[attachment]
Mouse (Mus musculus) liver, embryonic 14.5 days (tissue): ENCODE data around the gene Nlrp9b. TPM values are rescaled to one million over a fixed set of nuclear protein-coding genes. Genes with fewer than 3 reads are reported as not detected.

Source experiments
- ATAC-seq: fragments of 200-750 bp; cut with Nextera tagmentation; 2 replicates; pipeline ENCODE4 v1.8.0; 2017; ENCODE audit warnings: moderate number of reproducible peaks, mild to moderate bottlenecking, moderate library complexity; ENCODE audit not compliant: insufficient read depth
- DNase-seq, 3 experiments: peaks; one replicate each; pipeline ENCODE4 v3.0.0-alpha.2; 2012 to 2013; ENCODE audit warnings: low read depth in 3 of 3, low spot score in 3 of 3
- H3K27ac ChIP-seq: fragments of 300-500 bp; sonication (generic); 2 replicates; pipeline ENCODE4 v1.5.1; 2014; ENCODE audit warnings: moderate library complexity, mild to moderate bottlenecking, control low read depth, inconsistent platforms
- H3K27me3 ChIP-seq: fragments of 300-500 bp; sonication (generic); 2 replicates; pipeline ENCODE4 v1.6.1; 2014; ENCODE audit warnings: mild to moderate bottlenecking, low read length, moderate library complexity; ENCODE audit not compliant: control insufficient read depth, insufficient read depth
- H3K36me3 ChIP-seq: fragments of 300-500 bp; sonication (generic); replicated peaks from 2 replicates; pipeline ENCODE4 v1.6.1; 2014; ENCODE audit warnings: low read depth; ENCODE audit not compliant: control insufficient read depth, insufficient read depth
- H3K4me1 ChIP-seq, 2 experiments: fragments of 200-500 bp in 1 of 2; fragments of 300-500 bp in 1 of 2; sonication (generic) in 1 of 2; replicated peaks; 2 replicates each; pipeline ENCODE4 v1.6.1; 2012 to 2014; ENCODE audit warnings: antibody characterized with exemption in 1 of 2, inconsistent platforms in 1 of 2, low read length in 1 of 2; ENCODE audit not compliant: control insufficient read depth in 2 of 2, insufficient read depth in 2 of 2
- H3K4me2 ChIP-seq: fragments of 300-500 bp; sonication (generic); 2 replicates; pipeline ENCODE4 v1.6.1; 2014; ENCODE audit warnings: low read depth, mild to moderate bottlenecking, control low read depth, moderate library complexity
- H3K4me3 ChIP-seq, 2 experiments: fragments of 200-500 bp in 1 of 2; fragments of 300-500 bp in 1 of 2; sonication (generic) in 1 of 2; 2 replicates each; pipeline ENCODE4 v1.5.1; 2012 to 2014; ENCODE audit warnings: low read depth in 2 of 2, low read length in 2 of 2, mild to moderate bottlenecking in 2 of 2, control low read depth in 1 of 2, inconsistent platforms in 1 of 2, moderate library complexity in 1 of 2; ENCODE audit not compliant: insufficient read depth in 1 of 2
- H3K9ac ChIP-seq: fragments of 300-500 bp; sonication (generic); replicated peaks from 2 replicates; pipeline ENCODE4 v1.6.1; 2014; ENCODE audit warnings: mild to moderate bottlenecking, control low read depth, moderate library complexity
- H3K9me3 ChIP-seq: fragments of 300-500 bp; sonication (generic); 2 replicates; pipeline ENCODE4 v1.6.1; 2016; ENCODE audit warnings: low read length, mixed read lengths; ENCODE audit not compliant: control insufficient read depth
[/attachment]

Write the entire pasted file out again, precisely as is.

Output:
Mouse (Mus musculus) liver, embryonic 14.5 days (tissue): ENCODE data around the gene Nlrp9b. TPM values are rescaled to one million over a fixed set of nuclear protein-coding genes. Genes with fewer than 3 reads are reported as not detected.

Source experiments
- ATAC-seq: fragments of 200-750 bp; cut with Nextera tagmentation; 2 replicates; pipeline ENCODE4 v1.8.0; 2017; ENCODE audit warnings: moderate number of reproducible peaks, mild to moderate bottlenecking, moderate library complexity; ENCODE audit not compliant: insufficient read depth
- DNase-seq, 3 experiments: peaks; one replicate each; pipeline ENCODE4 v3.0.0-alpha.2; 2012 to 2013; ENCODE audit warnings: low read depth in 3 of 3, low spot score in 3 of 3
- H3K27ac ChIP-seq: fragments of 300-500 bp; sonication (generic); 2 replicates; pipeline ENCODE4 v1.5.1; 2014; ENCODE audit warnings: moderate library complexity, mild to moderate bottlenecking, control low read depth, inconsistent platforms
- H3K27me3 ChIP-seq: fragments of 300-500 bp; sonication (generic); 2 replicates; pipeline ENCODE4 v1.6.1; 2014; ENCODE audit warnings: mild to moderate bottlenecking, low read length, moderate library complexity; ENCODE audit not compliant: control insufficient read depth, insufficient read depth
- H3K36me3 ChIP-seq: fragments of 300-500 bp; sonication (generic); replicated peaks from 2 replicates; pipeline ENCODE4 v1.6.1; 2014; ENCODE audit warnings: low read depth; ENCODE audit not compliant: control insufficient read depth, insufficient read depth
- H3K4me1 ChIP-seq, 2 experiments: fragments of 200-500 bp in 1 of 2; fragments of 300-500 bp in 1 of 2; sonication (generic) in 1 of 2; replicated peaks; 2 replicates each; pipeline ENCODE4 v1.6.1; 2012 to 2014; ENCODE audit warnings: antibody characterized with exemption in 1 of 2, inconsistent platforms in 1 of 2, low read length in 1 of 2; ENCODE audit not compliant: control insufficient read depth in 2 of 2, insufficient read depth in 2 of 2
- H3K4me2 ChIP-seq: fragments of 300-500 bp; sonication (generic); 2 replicates; pipeline ENCODE4 v1.6.1; 2014; ENCODE audit warnings: low read depth, mild to moderate bottlenecking, control low read depth, moderate library complexity
- H3K4me3 ChIP-seq, 2 experiments: fragments of 200-500 bp in 1 of 2; fragments of 300-500 bp in 1 of 2; sonication (generic) in 1 of 2; 2 replicates each; pipeline ENCODE4 v1.5.1; 2012 to 2014; ENCODE audit warnings: low read depth in 2 of 2, low read length in 2 of 2, mild to moderate bottlenecking in 2 of 2, control low read depth in 1 of 2, inconsistent platforms in 1 of 2, moderate library complexity in 1 of 2; ENCODE audit not compliant: insufficient read depth in 1 of 2
- H3K9ac ChIP-seq: fragments of 300-500 bp; sonication (generic); replicated peaks from 2 replicates; pipeline ENCODE4 v1.6.1; 2014; ENCODE audit warnings: mild to moderate bottlenecking, control low read depth, moderate library complexity
- H3K9me3 ChIP-seq: fragments of 300-500 bp; sonication (generic); 2 replicates; pipeline ENCODE4 v1.6.1; 2016; ENCODE audit warnings: low read length, mixed read lengths; ENCODE audit not compliant: control insufficient read depth